CRTC slaps limits on cross-media ownership » Media in Canada

CRTC slaps limits on cross-media ownership

Private broadcasters will be allowed one TV station and one daily paper or radio outlet per market. Market share limits were also placed on mergers, sparking complaints from CAB.

The CRTC introduced new restrictions on cross-media ownership yesterday. They allow owners of private, over-the-air TV stations to also hold only one radio station or one local daily newspaper in the same market.

The new regulations also spell out that the regulator will not approve any future merger that would result in a conventional broadcaster controlling more than 45% of the total television audience share in a market. But the 45% audience share restriction will not apply if a broadcaster grows its existing assets beyond that amount.

‘It is an approach that will preserve the plurality of editorial voices and the diversity of programming available to Canadians, both locally and nationally, while allowing for a strong and competitive industry,’ explains CRTC chair Konrad von Finckenstein.

The new regulations were rebuked by both the Canadian Association of Broadcasters and several media unions, including the Communications, Energy and Paperworkers Union and the Canadian Media Guild, but for entirely different reasons.

CAB president/CEO Glenn O’Farrell was particularly perturbed with the new 45% restriction, complaining that the limit was never debated during the ‘Diversity of Voices’ public hearings held in September in the lead-up to the new policy. ‘New initiatives have to be properly debated. We are encouraging the commission to do what it normally does – seek comment on a policy before it comes into place. This doesn’t contribute to the transparency of the regulatory environment.’

During the hearings, the CAB, along with Shaw Communications, CTVglobemedia, Canwest and others, argued that no new rules were needed, since media consolidation had brought an increased diversity of voices in Canada. The private broadcasters argued that mergers of concern should be dealt with on a case-by-case basis, while Von Finckenstein continually pressed for concrete benchmarks.

Current rules that restrict a broadcaster from owning more than one over-the-air station in one language in a market will remain in place. The new rules also prevent a cableco or satellite TV distributor from merging if it would result in one distributor effectively controlling delivery of programming in a market.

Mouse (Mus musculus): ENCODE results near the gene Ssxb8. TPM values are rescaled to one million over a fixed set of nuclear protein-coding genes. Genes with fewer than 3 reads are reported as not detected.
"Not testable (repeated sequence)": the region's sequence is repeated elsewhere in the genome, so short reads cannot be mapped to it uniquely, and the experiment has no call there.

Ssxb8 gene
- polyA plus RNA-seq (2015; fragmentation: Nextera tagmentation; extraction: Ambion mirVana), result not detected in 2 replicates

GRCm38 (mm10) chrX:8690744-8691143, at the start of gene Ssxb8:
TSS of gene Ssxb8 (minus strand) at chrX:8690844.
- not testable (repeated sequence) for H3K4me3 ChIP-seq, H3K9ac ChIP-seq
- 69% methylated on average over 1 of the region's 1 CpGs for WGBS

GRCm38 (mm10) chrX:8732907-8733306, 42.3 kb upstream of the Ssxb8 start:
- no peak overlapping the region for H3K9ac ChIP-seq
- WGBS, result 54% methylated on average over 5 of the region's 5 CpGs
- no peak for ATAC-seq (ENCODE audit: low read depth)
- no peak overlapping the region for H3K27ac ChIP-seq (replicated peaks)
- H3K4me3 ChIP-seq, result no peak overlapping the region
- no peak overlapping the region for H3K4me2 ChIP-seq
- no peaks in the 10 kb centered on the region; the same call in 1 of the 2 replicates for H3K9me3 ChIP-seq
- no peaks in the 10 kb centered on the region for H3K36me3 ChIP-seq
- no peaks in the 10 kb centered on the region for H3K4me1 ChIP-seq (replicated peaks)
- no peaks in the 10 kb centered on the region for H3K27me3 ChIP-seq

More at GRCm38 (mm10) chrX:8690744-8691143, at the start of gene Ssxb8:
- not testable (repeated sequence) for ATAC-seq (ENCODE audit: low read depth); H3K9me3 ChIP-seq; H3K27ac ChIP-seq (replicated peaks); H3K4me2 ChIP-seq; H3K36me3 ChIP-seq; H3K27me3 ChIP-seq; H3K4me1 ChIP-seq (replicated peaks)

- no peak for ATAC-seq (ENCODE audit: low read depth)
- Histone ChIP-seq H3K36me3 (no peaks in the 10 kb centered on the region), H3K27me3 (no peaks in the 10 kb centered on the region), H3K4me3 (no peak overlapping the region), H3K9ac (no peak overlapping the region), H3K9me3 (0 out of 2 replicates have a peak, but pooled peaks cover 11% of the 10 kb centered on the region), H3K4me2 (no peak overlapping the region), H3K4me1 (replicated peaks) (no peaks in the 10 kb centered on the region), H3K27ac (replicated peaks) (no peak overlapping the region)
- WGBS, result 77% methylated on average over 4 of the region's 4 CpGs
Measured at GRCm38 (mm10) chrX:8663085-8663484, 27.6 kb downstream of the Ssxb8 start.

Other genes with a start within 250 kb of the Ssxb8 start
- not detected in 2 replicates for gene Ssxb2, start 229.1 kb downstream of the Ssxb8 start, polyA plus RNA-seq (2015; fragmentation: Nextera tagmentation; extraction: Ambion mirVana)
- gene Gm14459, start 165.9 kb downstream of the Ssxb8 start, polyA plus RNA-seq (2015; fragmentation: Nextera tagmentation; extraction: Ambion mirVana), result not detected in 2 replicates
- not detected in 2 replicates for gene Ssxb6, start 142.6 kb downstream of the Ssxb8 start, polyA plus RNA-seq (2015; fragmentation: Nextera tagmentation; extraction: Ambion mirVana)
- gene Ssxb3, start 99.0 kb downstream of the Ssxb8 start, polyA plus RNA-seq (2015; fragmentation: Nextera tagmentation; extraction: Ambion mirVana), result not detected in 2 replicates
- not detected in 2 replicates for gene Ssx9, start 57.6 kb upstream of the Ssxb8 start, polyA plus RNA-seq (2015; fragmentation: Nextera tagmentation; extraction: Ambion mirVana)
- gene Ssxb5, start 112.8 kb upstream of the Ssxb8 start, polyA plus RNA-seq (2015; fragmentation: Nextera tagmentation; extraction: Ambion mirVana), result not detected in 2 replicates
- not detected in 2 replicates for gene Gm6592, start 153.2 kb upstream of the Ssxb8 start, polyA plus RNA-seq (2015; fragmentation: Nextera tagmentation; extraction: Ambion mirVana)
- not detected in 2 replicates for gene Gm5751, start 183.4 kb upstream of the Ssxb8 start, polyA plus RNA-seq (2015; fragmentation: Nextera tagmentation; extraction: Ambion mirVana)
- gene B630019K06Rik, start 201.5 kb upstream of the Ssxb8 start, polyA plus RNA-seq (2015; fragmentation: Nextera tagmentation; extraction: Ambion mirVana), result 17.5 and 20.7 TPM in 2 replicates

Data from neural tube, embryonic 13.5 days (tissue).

During the hearings, smaller independent broadcasters such as Pelmorex, Stornoway Communications, APTN and Channel Zero argued that some broadcast distributors were hindering diversity in the country by refusing to carry their channels.

The new cross-media ownership regulations currently don’t affect any broadcaster. CTV owns a conventional TV station, radio stations and the Globe and Mail in Toronto, but the latter is a national paper – as is Canwest’s National Post – and the rules apply only to local dailies.

Therefore, the Canadian Media Guild and the CEP contend the new rules don’t go far enough. ‘The commission has taken the smallest step possible to limit local media ownership concentration, while allowing, in some areas, increased concentration,’ says CEP VP of media Peter Murdoch. ‘The new policy does nothing about media empires that currently have a stranglehold on some large markets, such as Vancouver, or about what happens on a national level.’

The CRTC also upheld its 10% rule for benefits packages and said it expects broadcasters to draft or sign terms of trade agreements with independent producers as part of their upcoming license renewals. The commission went so far as to say if this did not occur, it ‘may choose to arbitrate the negotiations’ to develop terms of trade.

From Playback Daily